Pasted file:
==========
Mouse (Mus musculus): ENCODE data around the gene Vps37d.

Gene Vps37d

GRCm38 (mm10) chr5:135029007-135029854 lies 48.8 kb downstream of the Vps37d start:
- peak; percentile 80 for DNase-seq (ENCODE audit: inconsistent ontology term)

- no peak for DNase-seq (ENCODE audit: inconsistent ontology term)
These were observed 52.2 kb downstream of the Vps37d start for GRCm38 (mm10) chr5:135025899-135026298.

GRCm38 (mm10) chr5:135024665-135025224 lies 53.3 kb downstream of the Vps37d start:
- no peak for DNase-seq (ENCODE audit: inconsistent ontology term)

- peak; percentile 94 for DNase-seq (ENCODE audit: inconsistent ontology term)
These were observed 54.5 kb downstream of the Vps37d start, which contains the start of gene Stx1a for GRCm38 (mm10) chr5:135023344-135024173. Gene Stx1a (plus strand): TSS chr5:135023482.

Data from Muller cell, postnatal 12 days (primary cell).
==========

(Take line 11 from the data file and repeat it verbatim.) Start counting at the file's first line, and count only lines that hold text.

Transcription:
Data from Muller cell, postnatal 12 days (primary cell).